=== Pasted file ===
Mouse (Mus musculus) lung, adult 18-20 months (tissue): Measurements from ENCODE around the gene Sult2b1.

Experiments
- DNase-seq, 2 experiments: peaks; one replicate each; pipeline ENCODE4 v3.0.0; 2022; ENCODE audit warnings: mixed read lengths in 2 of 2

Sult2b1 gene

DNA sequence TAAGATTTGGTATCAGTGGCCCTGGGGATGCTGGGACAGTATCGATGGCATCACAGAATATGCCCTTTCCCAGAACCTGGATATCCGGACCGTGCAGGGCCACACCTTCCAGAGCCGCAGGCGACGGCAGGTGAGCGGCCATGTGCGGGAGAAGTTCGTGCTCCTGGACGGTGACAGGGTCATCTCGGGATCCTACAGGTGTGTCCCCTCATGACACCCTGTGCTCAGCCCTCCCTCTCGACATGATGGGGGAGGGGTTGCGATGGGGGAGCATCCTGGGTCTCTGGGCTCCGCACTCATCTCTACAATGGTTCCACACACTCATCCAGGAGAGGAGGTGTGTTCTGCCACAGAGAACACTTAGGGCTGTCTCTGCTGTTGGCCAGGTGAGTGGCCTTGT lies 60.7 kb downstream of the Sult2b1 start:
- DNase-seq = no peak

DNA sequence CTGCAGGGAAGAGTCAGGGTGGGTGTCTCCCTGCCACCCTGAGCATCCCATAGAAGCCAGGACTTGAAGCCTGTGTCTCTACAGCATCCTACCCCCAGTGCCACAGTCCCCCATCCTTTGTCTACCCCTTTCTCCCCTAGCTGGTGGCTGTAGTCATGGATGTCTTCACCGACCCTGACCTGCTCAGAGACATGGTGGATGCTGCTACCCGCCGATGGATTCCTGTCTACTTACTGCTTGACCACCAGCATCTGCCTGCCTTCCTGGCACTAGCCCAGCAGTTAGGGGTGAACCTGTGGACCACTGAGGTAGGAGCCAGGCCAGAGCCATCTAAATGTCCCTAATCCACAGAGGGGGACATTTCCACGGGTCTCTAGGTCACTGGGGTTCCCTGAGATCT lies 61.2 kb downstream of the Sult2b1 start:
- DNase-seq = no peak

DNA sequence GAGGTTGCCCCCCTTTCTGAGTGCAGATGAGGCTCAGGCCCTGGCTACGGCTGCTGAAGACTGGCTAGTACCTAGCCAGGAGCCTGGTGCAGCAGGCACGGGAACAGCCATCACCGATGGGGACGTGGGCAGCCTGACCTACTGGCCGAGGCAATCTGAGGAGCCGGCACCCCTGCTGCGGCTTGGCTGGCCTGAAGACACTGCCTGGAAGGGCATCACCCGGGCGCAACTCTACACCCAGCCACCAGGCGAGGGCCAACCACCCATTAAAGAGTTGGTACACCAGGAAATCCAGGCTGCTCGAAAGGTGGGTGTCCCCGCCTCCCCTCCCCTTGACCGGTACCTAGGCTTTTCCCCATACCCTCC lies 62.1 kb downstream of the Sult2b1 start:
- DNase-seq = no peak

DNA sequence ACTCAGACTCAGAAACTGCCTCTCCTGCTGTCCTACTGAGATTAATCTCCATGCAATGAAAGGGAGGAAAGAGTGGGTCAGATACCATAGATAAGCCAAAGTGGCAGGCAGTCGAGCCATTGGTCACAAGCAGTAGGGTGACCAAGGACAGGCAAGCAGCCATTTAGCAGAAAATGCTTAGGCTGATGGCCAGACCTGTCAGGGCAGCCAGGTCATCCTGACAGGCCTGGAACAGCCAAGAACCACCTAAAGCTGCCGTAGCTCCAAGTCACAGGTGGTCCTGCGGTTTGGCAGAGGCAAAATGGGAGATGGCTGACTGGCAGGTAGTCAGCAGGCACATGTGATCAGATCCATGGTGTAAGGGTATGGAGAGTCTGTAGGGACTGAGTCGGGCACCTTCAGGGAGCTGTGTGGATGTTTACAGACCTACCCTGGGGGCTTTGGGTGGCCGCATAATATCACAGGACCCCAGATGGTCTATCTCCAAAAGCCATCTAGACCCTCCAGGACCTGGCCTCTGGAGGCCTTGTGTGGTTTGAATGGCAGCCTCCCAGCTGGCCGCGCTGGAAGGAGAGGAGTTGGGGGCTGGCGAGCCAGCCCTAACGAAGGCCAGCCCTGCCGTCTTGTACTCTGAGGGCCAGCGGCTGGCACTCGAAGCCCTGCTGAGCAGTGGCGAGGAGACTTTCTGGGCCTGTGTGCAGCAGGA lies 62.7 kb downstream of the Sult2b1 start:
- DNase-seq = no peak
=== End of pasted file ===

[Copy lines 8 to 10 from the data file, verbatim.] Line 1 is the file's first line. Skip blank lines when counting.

- DNase-seq = no peak

DNA sequence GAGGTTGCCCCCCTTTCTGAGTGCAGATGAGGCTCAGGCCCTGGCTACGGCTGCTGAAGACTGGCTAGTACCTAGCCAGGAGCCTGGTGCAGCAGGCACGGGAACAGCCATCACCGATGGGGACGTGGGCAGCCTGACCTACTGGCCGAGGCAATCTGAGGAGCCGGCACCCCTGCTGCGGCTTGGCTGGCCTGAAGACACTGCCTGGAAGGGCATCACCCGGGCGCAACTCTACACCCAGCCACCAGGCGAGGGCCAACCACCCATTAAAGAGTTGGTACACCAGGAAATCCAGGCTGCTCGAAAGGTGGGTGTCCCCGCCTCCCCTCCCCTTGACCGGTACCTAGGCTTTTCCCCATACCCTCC lies 62.1 kb downstream of the Sult2b1 start:
- DNase-seq = no peak